Having fled the Somali civil war, Ifrah Ahmed landed in Dublin, Ireland, in 2006 to begin a new life in exile as an asylum seeker from one of the most intractable conflicts in the African continent.
Unlike many newly arrived refugees in Western Europe who may languish in a settlement limbo, Ifrah Ahmed quickly found traction in social activism, fighting for the rights of new communities in Ireland, such as refugees and newcomers from Africa, East Europe and other parts of the world.
The charismatic, stunningly beautiful 23 year old activist has directly engaged Irish national leaders, including the man occupying the highest office in the land, President Michael D. Higgins and Mr. Joe Costello, the current Minister of State at the Department of Foreign Affairs and Trade. In fact Ifrah has worked with these powerful politicians even before they assumed their current leadership roles.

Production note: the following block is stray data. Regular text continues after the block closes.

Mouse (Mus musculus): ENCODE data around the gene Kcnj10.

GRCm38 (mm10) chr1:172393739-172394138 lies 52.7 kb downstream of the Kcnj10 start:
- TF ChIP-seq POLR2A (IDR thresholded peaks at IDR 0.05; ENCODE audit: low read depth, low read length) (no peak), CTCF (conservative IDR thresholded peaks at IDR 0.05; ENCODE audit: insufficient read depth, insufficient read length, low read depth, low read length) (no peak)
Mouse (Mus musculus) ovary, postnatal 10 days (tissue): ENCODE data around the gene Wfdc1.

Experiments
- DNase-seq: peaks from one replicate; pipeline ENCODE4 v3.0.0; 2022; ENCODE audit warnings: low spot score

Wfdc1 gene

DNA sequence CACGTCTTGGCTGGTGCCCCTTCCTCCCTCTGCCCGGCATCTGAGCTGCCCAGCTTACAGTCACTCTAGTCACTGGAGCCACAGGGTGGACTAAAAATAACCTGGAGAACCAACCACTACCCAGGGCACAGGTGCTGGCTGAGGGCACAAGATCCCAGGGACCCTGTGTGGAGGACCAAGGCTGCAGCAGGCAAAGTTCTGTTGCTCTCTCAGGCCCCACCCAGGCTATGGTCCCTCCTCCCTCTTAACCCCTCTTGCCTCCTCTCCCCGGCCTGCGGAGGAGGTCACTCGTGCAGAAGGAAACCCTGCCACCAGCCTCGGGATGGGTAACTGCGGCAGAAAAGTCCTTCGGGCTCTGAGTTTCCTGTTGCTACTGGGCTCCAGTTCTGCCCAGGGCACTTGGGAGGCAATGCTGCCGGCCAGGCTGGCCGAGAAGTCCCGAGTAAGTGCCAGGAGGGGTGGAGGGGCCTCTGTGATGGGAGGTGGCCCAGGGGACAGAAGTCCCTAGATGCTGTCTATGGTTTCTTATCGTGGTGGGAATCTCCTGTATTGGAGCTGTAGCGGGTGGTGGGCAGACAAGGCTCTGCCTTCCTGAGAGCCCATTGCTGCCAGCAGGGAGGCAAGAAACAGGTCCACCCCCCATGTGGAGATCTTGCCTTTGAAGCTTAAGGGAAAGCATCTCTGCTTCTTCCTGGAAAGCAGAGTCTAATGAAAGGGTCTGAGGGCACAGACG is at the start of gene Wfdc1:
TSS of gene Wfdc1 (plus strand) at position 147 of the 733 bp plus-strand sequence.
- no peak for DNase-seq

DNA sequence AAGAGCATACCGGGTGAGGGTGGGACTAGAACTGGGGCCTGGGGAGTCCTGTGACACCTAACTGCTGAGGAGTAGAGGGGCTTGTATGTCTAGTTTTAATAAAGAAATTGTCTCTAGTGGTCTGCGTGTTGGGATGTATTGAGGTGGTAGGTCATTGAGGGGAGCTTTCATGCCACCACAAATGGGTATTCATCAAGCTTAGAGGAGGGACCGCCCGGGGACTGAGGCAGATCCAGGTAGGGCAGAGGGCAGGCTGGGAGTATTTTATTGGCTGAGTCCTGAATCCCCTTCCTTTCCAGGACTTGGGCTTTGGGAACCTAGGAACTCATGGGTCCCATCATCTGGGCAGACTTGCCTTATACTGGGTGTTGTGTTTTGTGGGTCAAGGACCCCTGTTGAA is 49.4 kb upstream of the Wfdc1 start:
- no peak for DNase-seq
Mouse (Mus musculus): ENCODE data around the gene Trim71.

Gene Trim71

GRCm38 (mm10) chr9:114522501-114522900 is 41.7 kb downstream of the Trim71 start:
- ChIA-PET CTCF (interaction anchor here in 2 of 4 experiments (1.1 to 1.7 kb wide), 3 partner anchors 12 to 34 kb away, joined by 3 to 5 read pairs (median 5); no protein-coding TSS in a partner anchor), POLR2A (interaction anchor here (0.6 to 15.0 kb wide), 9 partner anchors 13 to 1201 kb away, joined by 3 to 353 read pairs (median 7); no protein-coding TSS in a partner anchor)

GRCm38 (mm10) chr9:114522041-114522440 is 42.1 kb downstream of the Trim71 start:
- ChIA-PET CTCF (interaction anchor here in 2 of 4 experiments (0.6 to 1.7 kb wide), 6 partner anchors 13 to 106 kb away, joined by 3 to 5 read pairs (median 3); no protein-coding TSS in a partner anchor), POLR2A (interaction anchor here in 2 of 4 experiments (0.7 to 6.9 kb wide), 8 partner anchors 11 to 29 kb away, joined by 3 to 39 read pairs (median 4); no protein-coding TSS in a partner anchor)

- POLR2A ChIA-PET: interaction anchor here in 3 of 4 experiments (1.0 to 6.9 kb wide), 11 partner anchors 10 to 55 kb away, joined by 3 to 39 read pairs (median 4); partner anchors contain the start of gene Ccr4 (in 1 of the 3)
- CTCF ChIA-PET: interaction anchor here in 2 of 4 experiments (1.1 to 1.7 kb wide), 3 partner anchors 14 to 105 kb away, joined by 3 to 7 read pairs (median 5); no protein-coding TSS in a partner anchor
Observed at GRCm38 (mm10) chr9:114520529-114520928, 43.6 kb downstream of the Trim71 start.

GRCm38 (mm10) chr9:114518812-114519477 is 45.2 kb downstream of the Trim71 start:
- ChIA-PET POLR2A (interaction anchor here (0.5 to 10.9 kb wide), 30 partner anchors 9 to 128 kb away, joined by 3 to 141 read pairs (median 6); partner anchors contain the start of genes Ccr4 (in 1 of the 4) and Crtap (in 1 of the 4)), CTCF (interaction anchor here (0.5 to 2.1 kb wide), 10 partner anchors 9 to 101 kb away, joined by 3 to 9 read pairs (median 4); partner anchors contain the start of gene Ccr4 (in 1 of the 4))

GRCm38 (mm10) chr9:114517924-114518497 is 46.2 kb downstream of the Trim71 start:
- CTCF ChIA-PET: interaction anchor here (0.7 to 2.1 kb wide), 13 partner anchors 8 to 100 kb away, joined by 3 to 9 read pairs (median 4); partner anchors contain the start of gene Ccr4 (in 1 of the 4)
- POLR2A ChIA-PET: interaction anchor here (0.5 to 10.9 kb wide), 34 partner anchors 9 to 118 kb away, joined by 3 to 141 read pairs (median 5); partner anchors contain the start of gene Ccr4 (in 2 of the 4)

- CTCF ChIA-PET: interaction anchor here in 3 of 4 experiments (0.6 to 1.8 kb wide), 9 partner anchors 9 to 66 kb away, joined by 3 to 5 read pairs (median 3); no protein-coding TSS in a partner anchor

In an exclusive interview with Digital Journal's Farid Omar, Ifrah shared inspiring stories highlighting her multi-faceted brand of activism that involves support for international students, anti-racism initiatives, fundraising for worthy causes, HIV/AIDs awareness campaign and the far more sensitive fight against Female Genital Mutilation (FGM), a practice that affects millions of girls in a number of developing nations.
Rights groups note that FGM is a traditional practice with severe health consequences for girls and women. According to UNICEF, FGM is common in countries stretching from Senegal in West Africa to Somalia in East Africa and to Yemen in the Middle East while reports from Europe, North America and Australia indicate that it is practiced among immigrant communities as well.